Bill May, chairman of Catholics for the Common Good, a lay organization based in San Francisco, said the success of the initiative is “absolutely essential.”

“First of all it’s important to recognize that the advocates of redefining marriage have unlimited financial resources and the side of protecting marriage will be outspent,” he said. “In order to protect marriage it is going to take all of the financial and volunteer resources of Catholics and other people who support the common interest of children and having married mothers and fathers.

“The encouragement and support of bishops is very important, but it is the responsibility of the laity to make sure our laws conform to the common good,” he said.

Marianne Duddy-Burke, executive director of Dignity USA, maintained that civil recognition of same-sex marriage is a matter of individual rights and does not affect the Church.

“Voters who are going to the polls need to be not confused about that, and we call on Church officials to be clear about that in their campaigning,” she said. “It’s also important to note Catholics are increasingly supportive of lesbian and gay couples.”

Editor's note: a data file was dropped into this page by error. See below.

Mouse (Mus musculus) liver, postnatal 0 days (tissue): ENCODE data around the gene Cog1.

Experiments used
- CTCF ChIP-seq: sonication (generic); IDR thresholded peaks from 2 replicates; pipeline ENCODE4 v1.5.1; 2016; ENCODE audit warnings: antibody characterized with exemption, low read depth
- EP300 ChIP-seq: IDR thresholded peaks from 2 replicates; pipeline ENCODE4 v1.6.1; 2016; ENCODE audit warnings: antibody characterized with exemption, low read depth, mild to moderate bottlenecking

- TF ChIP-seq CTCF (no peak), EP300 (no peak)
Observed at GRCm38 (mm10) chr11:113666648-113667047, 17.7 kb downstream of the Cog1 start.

With county clerks preparing to begin issuing marriage licenses to same-sex couples on June 17, the attorneys general of 10 states had urged the California Supreme Court to delay putting the ruling in force until after the November elections.

However, on June 4, the California Sup-reme Court denied requests to delay its decision from taking effect. In a 4-to-3 vote, the court ordered the ruling to become final on June 16 at 5 p.m. The decision means that county clerks can begin issuing marriage licenses to same-sex couples the next day.

The requests for delay were made by the attorneys general of Alaska, Colorado, Florida, Idaho, Michigan, Nebraska, New Hampshire, South Carolina, South Dakota and Utah.

The state attorneys predicted that a torrent of litigation would result if the ruling were to take effect before the election. For example, the status of any marriage licenses issued between June 17 and Election Day could be contested if the initiative were to pass.

San Francisco City Attorney Dennis Herrera filed an opposition to the move to delay, saying it would be “unprecedented and inhumane” to further delay constitutional rights to gay and lesbian partners based on political conjecture.